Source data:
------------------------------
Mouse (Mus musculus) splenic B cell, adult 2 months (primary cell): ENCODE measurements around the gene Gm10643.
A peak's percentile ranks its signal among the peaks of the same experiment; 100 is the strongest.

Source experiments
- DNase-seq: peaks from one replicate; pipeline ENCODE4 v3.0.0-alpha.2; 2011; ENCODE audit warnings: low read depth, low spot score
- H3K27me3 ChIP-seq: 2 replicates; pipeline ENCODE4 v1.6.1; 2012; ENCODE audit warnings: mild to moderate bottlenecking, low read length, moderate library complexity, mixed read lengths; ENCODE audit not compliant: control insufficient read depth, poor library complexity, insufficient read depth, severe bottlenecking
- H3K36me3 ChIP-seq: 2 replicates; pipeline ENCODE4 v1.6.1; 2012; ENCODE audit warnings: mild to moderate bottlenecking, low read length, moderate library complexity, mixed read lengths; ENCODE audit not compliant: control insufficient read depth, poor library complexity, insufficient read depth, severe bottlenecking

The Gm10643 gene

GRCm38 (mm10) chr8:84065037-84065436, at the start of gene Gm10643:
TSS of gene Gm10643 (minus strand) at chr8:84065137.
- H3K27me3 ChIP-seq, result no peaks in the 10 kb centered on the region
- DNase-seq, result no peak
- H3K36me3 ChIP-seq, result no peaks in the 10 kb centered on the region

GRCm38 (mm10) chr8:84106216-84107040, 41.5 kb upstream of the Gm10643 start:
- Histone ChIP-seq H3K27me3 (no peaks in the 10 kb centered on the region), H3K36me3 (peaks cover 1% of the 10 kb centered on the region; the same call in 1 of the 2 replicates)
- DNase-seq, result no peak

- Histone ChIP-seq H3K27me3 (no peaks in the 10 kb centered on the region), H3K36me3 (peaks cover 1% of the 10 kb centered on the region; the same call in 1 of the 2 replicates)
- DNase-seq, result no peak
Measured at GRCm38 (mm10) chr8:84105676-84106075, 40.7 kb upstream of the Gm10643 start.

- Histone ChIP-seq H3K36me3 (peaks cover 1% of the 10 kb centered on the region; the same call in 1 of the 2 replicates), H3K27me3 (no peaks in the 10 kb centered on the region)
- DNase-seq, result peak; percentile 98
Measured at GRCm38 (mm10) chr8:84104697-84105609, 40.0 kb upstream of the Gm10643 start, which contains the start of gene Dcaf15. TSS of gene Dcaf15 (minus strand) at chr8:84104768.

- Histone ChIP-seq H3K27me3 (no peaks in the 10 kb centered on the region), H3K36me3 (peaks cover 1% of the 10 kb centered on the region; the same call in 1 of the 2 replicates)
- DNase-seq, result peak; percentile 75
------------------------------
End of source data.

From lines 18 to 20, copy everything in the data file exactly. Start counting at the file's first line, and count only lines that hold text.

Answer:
Measured at GRCm38 (mm10) chr8:84105676-84106075, 40.7 kb upstream of the Gm10643 start.

- Histone ChIP-seq H3K36me3 (peaks cover 1% of the 10 kb centered on the region; the same call in 1 of the 2 replicates), H3K27me3 (no peaks in the 10 kb centered on the region)
- DNase-seq, result peak; percentile 98